9. Dalhousie Generating Station – New Brunswick, Canada: Explosions brought the front of this building down, but the smokestack only fell 13 feet and landed in place. To finish the job, the demolition company had to complete an entirely new survey and go through a second demolition later that month.
8. Danish Silo – Vordingborg, Denmark: After explosives were placed around the base of the silo and a large wedge was cut out to control the direction in which it would fall, people watched as the silo fell in the opposite direction, crushing a local cultural center. No one was injured.
7. Leaning Tower of Dallas – Dallas, TX: This office tower exploded and the building collapsed, but the elevator shaft was built from stronger materials. It started to fall, but remained standing and leaning over until it was eventually destroyed by a wrecking ball a few days later.
6. Liverpool Apartments – Liverpool, United Kingdom: These buildings were built to last! After the first detonation attempt, neither building moved at all. On the second day, one building came down and the other remained. The third attempt brought down a quarter of the remaining building, but cables and cranes ultimately had to take it down floor by floor.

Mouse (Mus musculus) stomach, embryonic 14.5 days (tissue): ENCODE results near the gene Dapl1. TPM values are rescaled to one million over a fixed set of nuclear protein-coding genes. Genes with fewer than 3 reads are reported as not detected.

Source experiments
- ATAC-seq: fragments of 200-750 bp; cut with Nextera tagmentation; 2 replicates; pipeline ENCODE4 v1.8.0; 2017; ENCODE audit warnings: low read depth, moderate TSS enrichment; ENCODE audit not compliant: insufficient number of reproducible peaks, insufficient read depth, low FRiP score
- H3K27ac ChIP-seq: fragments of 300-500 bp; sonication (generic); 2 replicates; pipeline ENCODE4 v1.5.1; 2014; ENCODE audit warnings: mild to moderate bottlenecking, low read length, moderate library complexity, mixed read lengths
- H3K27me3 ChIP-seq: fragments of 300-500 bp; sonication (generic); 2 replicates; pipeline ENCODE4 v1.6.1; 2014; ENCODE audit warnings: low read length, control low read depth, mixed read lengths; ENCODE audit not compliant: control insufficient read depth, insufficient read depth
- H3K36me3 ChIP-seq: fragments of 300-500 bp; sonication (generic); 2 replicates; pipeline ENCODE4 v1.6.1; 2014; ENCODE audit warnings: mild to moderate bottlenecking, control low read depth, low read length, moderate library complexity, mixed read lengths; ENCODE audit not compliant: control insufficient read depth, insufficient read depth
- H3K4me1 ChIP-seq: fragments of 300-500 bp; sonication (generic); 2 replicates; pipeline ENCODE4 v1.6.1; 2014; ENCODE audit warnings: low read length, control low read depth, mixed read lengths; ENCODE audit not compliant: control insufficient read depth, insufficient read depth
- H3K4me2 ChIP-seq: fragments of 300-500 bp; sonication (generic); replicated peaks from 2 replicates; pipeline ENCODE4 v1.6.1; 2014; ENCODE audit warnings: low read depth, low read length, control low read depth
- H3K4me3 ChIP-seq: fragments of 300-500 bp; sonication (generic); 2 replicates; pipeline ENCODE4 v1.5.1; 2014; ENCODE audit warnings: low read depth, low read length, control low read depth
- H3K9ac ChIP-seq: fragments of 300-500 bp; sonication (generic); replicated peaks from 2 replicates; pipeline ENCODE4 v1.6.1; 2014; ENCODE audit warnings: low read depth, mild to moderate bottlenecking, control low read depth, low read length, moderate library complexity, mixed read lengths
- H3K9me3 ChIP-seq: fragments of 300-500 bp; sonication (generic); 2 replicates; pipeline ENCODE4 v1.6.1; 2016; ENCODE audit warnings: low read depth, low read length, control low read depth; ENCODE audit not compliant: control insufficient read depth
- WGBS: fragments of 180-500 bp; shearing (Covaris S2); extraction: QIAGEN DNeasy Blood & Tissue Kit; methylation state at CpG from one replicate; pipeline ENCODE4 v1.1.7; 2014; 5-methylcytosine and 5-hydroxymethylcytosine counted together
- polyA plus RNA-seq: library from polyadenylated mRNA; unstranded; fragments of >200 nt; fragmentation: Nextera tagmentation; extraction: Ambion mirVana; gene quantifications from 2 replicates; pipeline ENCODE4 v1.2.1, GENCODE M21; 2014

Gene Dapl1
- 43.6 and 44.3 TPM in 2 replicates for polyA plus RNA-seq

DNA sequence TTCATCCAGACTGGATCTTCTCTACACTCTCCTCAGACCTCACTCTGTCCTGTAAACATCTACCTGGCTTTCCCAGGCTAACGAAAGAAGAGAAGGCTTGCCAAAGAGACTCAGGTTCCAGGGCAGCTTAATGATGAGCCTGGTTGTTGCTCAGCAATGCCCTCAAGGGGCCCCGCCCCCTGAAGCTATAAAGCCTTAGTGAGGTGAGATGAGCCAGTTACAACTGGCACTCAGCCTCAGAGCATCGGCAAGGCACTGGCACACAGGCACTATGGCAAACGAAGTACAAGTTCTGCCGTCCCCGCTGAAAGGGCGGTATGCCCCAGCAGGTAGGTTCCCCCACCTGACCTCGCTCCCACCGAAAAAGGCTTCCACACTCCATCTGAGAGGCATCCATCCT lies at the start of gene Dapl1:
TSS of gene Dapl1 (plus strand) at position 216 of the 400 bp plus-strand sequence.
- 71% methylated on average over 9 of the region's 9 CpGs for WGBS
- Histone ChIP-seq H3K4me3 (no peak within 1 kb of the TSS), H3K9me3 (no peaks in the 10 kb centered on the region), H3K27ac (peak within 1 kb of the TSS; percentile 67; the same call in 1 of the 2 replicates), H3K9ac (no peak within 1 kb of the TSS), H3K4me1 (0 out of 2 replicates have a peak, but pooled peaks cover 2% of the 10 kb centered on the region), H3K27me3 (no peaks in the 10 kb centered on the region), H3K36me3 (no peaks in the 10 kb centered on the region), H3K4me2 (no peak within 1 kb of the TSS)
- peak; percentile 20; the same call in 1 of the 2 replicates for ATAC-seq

5. Zip Feed Mill Tower – Sioux Falls, SD: This 202-foot-tall building was incredibly heavy, which was not taken into account when building the demolition plan. There were not enough explosives used, so the building dropped down and supported itself while leaning to one side. The company had to eventually take it down layer by layer with a wrecking ball.
4. Miami Condos – Miami, FL: These condos were much weaker than expected from the survey. In the process of placing explosives, the building suddenly collapsed by itself and left one worker injured.
3. Chinese Residential Building – Liuzhou, China: Explosives were placed around the base of this building with the intention of having it split in two and fall separately. Miscalculations led to a lack of explosives causing one side to fall onto the ground while the other remained up, but leaning. It took a week to disassemble the remaining half with a crane.
2. Anglesea Power Station – Victoria, Australia: This demolition itself went well, but the planning was lacking. There was asbestos in the building and the demolition company did not realize it, so they detonated the building and released harmful chemicals into the air.
1. Toxic Smoke Stack – Chicago, IL: At the beginning of the COVID-19 pandemic, Crawford Power Plant fell to the ground as planned, but the demolition company did not account for the amount of dust and debris that would be thrown into the air. The surrounding neighborhoods were quite literally covered with clouds of smoke – people could barely see their hands in front of their faces. The clouds of smoke included asbestos and other chemicals damaging to the local community.
There is one important lesson learned from all 15 of these examples: if people don’t do things correctly the first time, it can take a lot more time to correct the mistakes. In these cases, it takes days, weeks, or even months along with a lot of money and frustration to correct the oversights. It’s a clear reminder that attention to detail is key when addressing a very important — and dangerous — task.